Fake Liquidity Prompts European Probe Into High-Speed Trading

The European Union is investigating whether high frequency traders provide liquidity that benefits financial markets as a whole in the 28-nation bloc.

The EU’s financial watchdog, the European Securities and Markets Authority, will look at whether automated trading adds fake, or ghost, liquidity to markets, said Steven Maijoor, the regulator’s chairman.

“There has been a suggestion that the liquidity they are providing is not real liquidity because once you would like to go into the trade and accept an order the offer disappears,” Maijoor said in an interview in Hong Kong on Jan. 20. “We are looking now into the specific issue of what is called ghost liquidity.”

The study by ESMA’s economics unit adds to a global research effort into the effect that computerized trading is having on markets. HFT firms have used their powerful computers and super-fast networks to make themselves the main providers of liquidity in many markets around the world.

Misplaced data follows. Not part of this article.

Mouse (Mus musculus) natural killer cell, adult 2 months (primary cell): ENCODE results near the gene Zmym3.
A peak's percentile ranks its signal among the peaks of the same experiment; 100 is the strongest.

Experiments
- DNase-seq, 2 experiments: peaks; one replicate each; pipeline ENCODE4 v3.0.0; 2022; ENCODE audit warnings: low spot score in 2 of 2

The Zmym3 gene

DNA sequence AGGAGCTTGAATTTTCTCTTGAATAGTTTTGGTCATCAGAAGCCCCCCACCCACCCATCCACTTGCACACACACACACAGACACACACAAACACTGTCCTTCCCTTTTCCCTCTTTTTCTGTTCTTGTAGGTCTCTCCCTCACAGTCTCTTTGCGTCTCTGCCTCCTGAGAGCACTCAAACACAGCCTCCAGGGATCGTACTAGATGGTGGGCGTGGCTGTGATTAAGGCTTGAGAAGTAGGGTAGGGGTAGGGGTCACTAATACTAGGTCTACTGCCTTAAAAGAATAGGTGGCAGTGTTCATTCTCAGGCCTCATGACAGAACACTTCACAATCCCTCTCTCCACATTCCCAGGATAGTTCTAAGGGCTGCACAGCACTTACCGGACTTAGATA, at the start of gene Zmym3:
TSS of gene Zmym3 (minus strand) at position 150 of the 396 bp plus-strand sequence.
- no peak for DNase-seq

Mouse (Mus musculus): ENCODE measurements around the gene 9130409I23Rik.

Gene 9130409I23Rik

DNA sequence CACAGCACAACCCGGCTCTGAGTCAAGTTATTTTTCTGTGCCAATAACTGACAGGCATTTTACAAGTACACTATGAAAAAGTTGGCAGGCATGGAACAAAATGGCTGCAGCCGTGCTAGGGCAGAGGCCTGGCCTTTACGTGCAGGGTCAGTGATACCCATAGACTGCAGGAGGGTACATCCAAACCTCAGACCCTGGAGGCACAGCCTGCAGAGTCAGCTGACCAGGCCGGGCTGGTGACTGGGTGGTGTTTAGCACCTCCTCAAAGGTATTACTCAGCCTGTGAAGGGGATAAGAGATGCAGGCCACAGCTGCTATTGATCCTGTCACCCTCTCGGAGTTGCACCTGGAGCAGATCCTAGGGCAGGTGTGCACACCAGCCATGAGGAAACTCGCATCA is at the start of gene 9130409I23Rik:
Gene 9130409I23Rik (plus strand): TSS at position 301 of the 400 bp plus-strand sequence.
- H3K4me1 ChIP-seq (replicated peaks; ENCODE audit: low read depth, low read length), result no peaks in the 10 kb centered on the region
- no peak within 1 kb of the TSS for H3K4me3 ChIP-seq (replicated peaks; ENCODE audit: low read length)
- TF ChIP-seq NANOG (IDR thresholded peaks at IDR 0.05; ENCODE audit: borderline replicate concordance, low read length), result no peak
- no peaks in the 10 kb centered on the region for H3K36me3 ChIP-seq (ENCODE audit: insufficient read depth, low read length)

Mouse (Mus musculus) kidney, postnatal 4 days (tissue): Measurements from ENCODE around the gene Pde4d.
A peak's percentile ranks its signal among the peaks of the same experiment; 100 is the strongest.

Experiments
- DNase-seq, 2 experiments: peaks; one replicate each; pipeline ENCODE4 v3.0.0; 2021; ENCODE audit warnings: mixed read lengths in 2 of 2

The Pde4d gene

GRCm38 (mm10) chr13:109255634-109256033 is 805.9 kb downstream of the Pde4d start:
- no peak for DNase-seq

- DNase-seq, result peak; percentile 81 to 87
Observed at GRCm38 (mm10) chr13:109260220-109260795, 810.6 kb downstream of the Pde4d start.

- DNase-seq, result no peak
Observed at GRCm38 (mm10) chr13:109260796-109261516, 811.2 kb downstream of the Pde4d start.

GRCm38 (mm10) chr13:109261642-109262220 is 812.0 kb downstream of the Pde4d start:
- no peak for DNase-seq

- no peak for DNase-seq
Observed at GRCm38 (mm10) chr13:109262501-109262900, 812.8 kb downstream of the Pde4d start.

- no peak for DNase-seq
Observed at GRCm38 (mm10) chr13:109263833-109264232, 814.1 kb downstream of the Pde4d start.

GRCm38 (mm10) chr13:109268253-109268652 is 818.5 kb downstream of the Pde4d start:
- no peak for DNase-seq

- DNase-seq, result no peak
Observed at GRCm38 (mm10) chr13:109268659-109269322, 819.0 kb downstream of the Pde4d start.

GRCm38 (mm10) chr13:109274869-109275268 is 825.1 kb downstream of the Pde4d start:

“There is a heightened supervising attention,” Maijoor said. “We should have proper rules in place for high frequency trading. But at the same time, we don’t think it is a priority or something that should be banned or that should be stopped.”

ESMA’s investigation is separate to the wide-ranging overhaul of its markets rulebook, known as MiFID II. That package of regulations, which comes into force from the beginning of 2017, places limits on trading in dark pools. HFT firms have used the privacy afforded by dark venues to prey on conventional investors, the author Michael Lewis claimed last year in his best-selling book “Flash Boys”.

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